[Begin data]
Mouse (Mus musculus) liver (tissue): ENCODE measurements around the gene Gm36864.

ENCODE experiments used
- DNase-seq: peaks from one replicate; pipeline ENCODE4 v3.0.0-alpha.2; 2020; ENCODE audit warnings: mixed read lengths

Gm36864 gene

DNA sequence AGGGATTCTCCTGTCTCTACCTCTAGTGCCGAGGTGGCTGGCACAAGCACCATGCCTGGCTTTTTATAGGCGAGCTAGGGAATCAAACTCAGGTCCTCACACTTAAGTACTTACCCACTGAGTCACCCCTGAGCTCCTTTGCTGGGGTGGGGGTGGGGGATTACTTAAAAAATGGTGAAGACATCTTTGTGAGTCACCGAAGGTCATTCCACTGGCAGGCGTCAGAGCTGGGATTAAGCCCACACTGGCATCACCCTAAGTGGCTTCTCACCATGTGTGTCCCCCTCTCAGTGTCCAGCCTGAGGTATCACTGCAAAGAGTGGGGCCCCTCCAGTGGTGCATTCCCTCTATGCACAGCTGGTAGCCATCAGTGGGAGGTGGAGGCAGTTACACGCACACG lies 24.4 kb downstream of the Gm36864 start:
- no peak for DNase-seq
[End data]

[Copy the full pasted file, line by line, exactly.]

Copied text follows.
Mouse (Mus musculus) liver (tissue): ENCODE measurements around the gene Gm36864.

ENCODE experiments used
- DNase-seq: peaks from one replicate; pipeline ENCODE4 v3.0.0-alpha.2; 2020; ENCODE audit warnings: mixed read lengths

Gm36864 gene

DNA sequence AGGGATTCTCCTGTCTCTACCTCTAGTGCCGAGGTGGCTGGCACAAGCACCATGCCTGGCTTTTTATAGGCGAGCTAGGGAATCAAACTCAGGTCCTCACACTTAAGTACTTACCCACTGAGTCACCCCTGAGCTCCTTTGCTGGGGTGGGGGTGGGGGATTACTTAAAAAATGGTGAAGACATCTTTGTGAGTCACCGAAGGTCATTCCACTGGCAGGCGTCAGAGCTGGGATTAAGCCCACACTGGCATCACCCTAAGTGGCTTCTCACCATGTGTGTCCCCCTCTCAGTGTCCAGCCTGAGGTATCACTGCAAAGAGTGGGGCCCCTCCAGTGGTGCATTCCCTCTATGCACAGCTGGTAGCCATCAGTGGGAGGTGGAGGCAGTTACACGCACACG lies 24.4 kb downstream of the Gm36864 start:
- no peak for DNase-seq